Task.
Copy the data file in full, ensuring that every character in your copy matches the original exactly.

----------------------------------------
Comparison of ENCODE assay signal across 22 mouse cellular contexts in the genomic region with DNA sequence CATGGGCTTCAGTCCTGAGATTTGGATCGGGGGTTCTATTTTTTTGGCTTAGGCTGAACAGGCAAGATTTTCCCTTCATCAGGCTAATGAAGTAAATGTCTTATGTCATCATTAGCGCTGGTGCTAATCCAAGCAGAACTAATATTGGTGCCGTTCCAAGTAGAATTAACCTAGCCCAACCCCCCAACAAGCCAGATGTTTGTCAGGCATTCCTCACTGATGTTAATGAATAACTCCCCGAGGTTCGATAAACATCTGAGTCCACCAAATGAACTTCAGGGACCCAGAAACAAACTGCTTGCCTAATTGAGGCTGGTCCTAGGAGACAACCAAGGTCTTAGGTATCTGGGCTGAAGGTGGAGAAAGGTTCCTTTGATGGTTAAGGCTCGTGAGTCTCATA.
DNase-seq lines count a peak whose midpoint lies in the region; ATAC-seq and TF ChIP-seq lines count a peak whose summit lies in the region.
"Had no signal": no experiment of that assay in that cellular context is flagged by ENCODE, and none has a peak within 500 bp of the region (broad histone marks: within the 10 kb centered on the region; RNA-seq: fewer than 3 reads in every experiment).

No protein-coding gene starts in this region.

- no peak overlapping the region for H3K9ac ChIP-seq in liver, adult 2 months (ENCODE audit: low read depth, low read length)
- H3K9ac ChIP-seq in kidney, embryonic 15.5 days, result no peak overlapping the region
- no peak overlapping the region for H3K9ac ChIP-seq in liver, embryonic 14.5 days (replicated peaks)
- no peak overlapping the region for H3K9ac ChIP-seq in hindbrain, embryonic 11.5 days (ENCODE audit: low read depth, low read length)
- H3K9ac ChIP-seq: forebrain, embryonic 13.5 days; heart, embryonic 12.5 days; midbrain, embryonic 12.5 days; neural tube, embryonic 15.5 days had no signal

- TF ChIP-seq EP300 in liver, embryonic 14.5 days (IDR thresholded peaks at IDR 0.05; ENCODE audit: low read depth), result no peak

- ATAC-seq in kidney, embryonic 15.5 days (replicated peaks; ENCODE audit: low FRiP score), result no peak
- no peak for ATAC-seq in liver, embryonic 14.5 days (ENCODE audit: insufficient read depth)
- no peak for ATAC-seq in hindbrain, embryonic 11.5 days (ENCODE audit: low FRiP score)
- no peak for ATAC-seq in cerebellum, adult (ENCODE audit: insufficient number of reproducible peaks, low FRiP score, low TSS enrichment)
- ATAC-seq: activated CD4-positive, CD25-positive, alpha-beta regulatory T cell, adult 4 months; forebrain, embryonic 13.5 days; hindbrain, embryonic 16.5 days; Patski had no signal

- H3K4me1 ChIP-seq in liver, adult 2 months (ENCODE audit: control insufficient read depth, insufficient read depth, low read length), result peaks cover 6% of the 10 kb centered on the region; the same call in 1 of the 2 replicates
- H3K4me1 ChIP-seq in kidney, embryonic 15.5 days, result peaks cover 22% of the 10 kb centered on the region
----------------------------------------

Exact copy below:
Comparison of ENCODE assay signal across 22 mouse cellular contexts in the genomic region with DNA sequence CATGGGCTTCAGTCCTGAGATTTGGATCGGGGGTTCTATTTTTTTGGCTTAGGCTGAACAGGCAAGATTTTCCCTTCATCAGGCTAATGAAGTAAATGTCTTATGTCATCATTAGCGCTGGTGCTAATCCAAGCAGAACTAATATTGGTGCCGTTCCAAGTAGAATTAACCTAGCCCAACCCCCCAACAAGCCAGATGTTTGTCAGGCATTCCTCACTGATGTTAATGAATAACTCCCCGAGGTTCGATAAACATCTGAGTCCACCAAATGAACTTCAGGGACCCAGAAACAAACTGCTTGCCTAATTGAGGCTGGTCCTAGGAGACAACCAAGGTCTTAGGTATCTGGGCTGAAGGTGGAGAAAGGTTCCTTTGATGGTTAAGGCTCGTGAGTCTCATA.
DNase-seq lines count a peak whose midpoint lies in the region; ATAC-seq and TF ChIP-seq lines count a peak whose summit lies in the region.
"Had no signal": no experiment of that assay in that cellular context is flagged by ENCODE, and none has a peak within 500 bp of the region (broad histone marks: within the 10 kb centered on the region; RNA-seq: fewer than 3 reads in every experiment).

No protein-coding gene starts in this region.

- no peak overlapping the region for H3K9ac ChIP-seq in liver, adult 2 months (ENCODE audit: low read depth, low read length)
- H3K9ac ChIP-seq in kidney, embryonic 15.5 days, result no peak overlapping the region
- no peak overlapping the region for H3K9ac ChIP-seq in liver, embryonic 14.5 days (replicated peaks)
- no peak overlapping the region for H3K9ac ChIP-seq in hindbrain, embryonic 11.5 days (ENCODE audit: low read depth, low read length)
- H3K9ac ChIP-seq: forebrain, embryonic 13.5 days; heart, embryonic 12.5 days; midbrain, embryonic 12.5 days; neural tube, embryonic 15.5 days had no signal

- TF ChIP-seq EP300 in liver, embryonic 14.5 days (IDR thresholded peaks at IDR 0.05; ENCODE audit: low read depth), result no peak

- ATAC-seq in kidney, embryonic 15.5 days (replicated peaks; ENCODE audit: low FRiP score), result no peak
- no peak for ATAC-seq in liver, embryonic 14.5 days (ENCODE audit: insufficient read depth)
- no peak for ATAC-seq in hindbrain, embryonic 11.5 days (ENCODE audit: low FRiP score)
- no peak for ATAC-seq in cerebellum, adult (ENCODE audit: insufficient number of reproducible peaks, low FRiP score, low TSS enrichment)
- ATAC-seq: activated CD4-positive, CD25-positive, alpha-beta regulatory T cell, adult 4 months; forebrain, embryonic 13.5 days; hindbrain, embryonic 16.5 days; Patski had no signal

- H3K4me1 ChIP-seq in liver, adult 2 months (ENCODE audit: control insufficient read depth, insufficient read depth, low read length), result peaks cover 6% of the 10 kb centered on the region; the same call in 1 of the 2 replicates
- H3K4me1 ChIP-seq in kidney, embryonic 15.5 days, result peaks cover 22% of the 10 kb centered on the region